When European Commission President Jean-Claude Juncker came to the White House for trade talks with Donald Trump on Wednesday, he found that the most effective way to communicate with Trump was to use large, brightly colored “cue cards” with no more than three points of information on a specific topic on each card, according to a report by the Wall Street Journal on Thursday.
At one point, the European president told Trump, “If you want to be stupid, I can be stupid, as well,” according to the Journal report. Perhaps as a result, the day of negotiations appeared far more amicable than Trump’s other recent encounters with European and North American leaders, and ended with Trump declaring that the United States and Europe had now agreed to “work together toward zero tariffs, zero non-tariff barriers and zero subsidies on non-auto industrial goods,” CNN reported.
Juncker — who was previously the prime minister of Luxembourg, a country of fewer than 600,000 people — said that the two sides would “hold off on other tariffs” for now.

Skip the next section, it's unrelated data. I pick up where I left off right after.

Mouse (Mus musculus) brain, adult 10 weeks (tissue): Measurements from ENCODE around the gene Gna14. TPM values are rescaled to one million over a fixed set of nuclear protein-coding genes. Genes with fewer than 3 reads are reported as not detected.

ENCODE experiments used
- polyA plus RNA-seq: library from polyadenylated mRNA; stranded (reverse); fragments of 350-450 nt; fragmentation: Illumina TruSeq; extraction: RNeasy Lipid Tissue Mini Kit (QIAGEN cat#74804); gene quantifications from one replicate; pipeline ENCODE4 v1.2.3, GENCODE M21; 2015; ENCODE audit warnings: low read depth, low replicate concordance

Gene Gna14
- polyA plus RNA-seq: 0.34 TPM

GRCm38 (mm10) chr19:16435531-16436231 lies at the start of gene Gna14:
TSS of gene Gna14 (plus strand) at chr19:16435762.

According to a European Union official who spoke to The Journal, the Europeans prepared for the meeting with Trump by attempting to whittle down their explanations of complex trade issues to the simplest terms possible.
“We knew this wasn’t an academic seminar,” the official told the paper. “It had to be very simple.”
The simplified trade presentation appears consistent with earlier reports of the way Trump is known to consume important information. According to a report in New York Magazine, Trump insisted on receiving “dumbed down” intelligence briefings.
While presidents have generally received a printed “daily brief” containing the most important information gathered by the U.S. intelligence agencies over the previous 24 hours, according to the Washington Post, Trump insisted on a lavishly illustrated briefing document — and then he abandoned even that simplified approach, demanding that intelligence officials simply talk to him about the day’s intelligence.
Presidents also have traditionally received a daily “clip book” compiled by aides and containing summaries of how his decisions, policies, and appearances are covered by the media. Most presidents insist that the clip book contain the good coverage with the bad so that they may gain an accurate portrait of the day’s media coverage, Vox reported.
But Trump insists on receiving a clip book containing only material that praises him. Aides must prepare a clip book for Trump “filled with screenshots of positive cable news chyrons (those lower-third headlines and crawls), admiring tweets, transcripts of fawning TV interviews, praise-filled news stories, and sometimes just pictures of Trump on TV looking powerful,” according to a report by VICE News.